The state-by-state survey found a significant disparity in financial capability across state lines and demographic groups:
- Citizens of New York, New Jersey and New Hampshire are the most financially capable. Those states ranked in the top five among all states in at least three of five measures of financial capability.
- Kentucky and Montana stood out as having lower financial capability when compared to other states. Citizens of both states were among the least financially capable in at least three of five measures of financial capability.
- Young Americans nationally were more likely to be less financially capable than older Americans, and they were significantly more likely to engage in non-bank borrowing.
The state-by-state survey echoed several of the findings of a smaller-scale national survey released in 2009, finding:
- Over half of all Americans are living paycheck-to-paycheck. 55 percent of Americans report spending more than or about equal to their household income.
- A significant majority of Americans (60 percent) do not have a “rainy day” fund to cover three months of unanticipated financial emergencies.
- More than one in five Americans (24 percent) have engaged in some form of higher cost non-bank borrowing during the last five years, including taking out a payday loan or getting an advance on a tax refund.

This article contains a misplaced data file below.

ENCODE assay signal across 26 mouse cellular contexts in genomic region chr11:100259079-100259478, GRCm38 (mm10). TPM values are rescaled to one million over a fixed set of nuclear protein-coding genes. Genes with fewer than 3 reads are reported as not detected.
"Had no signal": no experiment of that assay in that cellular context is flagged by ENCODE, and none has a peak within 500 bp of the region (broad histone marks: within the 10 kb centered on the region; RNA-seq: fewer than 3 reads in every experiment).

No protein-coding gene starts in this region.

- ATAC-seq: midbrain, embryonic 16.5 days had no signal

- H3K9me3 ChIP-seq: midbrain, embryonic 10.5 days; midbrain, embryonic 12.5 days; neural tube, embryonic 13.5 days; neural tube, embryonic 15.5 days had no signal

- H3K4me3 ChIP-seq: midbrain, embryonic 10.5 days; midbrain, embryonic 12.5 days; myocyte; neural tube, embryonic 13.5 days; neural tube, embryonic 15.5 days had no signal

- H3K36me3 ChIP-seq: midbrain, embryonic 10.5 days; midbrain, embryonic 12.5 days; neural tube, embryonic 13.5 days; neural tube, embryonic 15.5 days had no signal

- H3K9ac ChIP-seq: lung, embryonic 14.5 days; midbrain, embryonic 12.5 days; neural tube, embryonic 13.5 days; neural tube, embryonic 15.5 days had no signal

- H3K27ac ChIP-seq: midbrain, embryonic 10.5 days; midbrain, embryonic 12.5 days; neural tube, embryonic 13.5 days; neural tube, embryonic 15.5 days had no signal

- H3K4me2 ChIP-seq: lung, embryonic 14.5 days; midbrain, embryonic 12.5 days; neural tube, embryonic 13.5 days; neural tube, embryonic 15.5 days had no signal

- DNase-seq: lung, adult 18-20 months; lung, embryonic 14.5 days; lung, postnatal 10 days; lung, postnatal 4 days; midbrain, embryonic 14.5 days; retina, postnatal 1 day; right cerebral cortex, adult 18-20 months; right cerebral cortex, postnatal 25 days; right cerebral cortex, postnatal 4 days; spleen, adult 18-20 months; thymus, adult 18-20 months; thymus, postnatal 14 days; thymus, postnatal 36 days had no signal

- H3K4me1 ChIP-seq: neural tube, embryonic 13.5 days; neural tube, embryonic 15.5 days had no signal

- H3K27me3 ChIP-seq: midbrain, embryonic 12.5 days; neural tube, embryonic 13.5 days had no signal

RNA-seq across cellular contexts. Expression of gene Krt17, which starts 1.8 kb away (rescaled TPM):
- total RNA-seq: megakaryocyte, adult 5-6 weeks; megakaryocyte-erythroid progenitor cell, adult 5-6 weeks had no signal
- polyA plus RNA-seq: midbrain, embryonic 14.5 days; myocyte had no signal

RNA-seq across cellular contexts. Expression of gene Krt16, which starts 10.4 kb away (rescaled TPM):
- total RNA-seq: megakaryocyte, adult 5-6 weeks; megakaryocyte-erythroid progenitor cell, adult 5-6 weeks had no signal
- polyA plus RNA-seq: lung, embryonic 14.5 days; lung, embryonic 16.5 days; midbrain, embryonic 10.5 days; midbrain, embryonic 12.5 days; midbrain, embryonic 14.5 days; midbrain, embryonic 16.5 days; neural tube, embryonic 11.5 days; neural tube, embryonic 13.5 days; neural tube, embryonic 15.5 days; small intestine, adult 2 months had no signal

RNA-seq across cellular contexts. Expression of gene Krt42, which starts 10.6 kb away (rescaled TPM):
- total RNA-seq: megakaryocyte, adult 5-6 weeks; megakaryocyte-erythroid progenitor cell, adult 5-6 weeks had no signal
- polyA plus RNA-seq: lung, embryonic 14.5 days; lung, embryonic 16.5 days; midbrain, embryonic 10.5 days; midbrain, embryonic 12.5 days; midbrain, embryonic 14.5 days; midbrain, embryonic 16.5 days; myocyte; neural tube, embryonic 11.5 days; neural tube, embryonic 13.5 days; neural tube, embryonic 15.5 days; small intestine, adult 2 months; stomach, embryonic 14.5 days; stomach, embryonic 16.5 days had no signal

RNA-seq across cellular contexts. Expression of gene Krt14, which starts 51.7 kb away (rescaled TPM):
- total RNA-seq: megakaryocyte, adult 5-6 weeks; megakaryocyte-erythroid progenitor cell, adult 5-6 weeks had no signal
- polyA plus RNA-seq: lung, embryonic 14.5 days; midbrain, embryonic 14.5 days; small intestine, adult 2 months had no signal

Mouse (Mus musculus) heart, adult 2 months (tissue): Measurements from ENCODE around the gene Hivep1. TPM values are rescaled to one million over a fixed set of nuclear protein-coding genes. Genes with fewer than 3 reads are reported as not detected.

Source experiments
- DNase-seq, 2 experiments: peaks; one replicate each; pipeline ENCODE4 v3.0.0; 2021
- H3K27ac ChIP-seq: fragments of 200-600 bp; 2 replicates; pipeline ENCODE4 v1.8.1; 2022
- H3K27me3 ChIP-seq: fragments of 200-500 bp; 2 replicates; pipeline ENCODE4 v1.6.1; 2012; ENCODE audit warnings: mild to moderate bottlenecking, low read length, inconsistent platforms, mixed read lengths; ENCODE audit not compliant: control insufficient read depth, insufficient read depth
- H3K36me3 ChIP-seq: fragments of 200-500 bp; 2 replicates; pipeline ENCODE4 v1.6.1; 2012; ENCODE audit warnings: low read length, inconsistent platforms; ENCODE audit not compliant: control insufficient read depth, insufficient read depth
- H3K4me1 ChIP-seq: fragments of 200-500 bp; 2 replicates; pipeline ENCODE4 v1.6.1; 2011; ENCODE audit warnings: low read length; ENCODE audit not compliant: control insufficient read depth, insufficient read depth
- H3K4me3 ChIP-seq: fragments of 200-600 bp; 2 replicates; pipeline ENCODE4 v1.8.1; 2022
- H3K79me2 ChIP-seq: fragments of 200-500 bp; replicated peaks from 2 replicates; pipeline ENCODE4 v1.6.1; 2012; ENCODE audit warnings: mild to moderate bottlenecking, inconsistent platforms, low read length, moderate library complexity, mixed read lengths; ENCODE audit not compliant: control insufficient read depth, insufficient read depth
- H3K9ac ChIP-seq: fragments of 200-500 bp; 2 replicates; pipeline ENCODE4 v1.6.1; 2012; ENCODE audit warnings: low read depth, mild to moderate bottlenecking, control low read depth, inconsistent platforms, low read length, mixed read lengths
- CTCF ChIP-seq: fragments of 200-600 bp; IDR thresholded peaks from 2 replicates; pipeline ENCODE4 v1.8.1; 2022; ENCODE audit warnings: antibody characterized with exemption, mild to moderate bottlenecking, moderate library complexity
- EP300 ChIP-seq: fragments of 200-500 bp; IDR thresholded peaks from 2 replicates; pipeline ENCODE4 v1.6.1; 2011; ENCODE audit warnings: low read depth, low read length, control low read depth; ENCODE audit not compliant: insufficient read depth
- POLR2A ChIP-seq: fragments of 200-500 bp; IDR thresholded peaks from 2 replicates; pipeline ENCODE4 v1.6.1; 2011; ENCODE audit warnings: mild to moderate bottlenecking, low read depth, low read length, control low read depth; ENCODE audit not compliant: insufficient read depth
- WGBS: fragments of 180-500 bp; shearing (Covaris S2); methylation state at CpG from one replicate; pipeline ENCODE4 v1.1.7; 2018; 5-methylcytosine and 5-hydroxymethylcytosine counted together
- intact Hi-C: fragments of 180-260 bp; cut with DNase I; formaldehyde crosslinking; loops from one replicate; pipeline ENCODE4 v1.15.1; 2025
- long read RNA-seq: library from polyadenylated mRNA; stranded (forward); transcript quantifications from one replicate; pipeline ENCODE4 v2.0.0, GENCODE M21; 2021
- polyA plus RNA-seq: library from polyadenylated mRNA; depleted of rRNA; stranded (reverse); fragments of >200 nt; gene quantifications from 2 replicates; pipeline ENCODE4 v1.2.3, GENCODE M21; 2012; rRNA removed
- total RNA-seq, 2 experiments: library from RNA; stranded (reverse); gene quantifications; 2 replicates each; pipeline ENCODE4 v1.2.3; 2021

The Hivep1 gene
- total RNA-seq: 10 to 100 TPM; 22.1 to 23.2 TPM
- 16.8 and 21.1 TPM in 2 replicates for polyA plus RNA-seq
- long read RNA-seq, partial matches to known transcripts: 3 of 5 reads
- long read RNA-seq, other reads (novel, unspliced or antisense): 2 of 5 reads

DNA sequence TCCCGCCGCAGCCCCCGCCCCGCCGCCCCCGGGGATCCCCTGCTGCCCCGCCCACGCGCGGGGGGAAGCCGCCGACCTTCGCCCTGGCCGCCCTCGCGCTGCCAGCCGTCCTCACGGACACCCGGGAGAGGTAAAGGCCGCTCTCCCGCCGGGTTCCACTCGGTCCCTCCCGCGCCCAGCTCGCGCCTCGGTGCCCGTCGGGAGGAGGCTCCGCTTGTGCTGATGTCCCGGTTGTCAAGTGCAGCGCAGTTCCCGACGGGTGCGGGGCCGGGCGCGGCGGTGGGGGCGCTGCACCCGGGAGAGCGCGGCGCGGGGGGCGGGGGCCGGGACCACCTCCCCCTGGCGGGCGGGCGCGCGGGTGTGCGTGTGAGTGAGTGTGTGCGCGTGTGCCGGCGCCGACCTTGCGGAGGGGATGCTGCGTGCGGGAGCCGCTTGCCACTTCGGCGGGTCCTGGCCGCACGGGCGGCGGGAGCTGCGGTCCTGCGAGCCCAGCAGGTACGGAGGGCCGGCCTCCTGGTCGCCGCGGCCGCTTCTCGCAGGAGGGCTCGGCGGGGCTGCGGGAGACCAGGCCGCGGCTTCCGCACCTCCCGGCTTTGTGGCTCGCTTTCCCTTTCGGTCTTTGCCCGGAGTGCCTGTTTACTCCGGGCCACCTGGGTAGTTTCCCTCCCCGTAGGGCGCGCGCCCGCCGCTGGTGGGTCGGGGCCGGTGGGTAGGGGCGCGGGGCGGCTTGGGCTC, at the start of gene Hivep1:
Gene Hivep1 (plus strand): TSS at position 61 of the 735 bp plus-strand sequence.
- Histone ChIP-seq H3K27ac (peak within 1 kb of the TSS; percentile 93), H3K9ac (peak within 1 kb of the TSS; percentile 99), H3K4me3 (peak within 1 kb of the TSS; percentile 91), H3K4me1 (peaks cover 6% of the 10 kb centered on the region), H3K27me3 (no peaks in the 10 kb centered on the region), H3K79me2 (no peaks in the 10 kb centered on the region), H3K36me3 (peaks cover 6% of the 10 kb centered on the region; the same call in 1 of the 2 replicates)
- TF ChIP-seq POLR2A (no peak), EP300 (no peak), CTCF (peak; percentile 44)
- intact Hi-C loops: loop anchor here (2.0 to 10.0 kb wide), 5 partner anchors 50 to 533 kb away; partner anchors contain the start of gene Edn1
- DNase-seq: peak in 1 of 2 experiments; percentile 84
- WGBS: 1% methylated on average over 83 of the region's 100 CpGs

- Americans, on average, were able to correctly answer just three of five questions about fundamental financial concepts.
Findings released today, along with findings from a survey of military members that was released in October 2010, complement data from the National Financial Capability Study, which was released in late 2009. The new data will help guide FINRA Foundation financial education initiatives across the country by giving insight into the regional, age and gender variations in how Americans save, borrow and plan for their future. The findings will be especially useful in informing FINRA Foundation-funded community-based organizations about the financial education needs of different demographics in their communities.
The findings emphasize the need for Americans to take greater charge of their financial well-being by forecasting future financial needs, navigating increasingly complex financial markets and managing risk. The state-by-state results highlight how many Americans are disadvantaged by their lack of financial capability, and break down financial decisions and literacy by gender, age bracket and region.
The study was developed in consultation with the U.S. Department of the Treasury and the President’s Advisory Council on Financial Literacy, and represents an unprecedented collection of data on financial behaviors across all 50 states.
Note: The CAFLM blog will feature California survey results in our blog on December 9. Stay tuned!